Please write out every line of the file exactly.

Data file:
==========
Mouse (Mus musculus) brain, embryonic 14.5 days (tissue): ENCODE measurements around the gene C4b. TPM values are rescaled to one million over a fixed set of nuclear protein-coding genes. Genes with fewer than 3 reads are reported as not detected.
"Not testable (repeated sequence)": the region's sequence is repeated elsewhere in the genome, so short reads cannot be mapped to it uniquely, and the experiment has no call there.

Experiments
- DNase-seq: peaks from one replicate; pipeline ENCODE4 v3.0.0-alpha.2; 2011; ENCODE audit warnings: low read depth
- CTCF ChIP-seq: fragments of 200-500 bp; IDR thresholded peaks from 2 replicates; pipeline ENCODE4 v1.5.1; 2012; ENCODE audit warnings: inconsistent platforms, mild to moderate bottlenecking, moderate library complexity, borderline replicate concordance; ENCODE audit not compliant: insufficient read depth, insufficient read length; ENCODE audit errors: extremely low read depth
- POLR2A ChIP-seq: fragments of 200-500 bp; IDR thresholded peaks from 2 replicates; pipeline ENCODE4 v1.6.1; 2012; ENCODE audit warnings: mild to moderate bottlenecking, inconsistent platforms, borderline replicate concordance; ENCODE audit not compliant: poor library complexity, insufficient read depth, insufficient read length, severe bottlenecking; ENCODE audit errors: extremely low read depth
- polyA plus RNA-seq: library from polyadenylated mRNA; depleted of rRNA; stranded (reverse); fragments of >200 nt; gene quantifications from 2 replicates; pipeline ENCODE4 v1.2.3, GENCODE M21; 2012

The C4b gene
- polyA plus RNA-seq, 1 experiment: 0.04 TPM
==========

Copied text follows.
Mouse (Mus musculus) brain, embryonic 14.5 days (tissue): ENCODE measurements around the gene C4b. TPM values are rescaled to one million over a fixed set of nuclear protein-coding genes. Genes with fewer than 3 reads are reported as not detected.
"Not testable (repeated sequence)": the region's sequence is repeated elsewhere in the genome, so short reads cannot be mapped to it uniquely, and the experiment has no call there.

Experiments
- DNase-seq: peaks from one replicate; pipeline ENCODE4 v3.0.0-alpha.2; 2011; ENCODE audit warnings: low read depth
- CTCF ChIP-seq: fragments of 200-500 bp; IDR thresholded peaks from 2 replicates; pipeline ENCODE4 v1.5.1; 2012; ENCODE audit warnings: inconsistent platforms, mild to moderate bottlenecking, moderate library complexity, borderline replicate concordance; ENCODE audit not compliant: insufficient read depth, insufficient read length; ENCODE audit errors: extremely low read depth
- POLR2A ChIP-seq: fragments of 200-500 bp; IDR thresholded peaks from 2 replicates; pipeline ENCODE4 v1.6.1; 2012; ENCODE audit warnings: mild to moderate bottlenecking, inconsistent platforms, borderline replicate concordance; ENCODE audit not compliant: poor library complexity, insufficient read depth, insufficient read length, severe bottlenecking; ENCODE audit errors: extremely low read depth
- polyA plus RNA-seq: library from polyadenylated mRNA; depleted of rRNA; stranded (reverse); fragments of >200 nt; gene quantifications from 2 replicates; pipeline ENCODE4 v1.2.3, GENCODE M21; 2012

The C4b gene
- polyA plus RNA-seq, 1 experiment: 0.04 TPM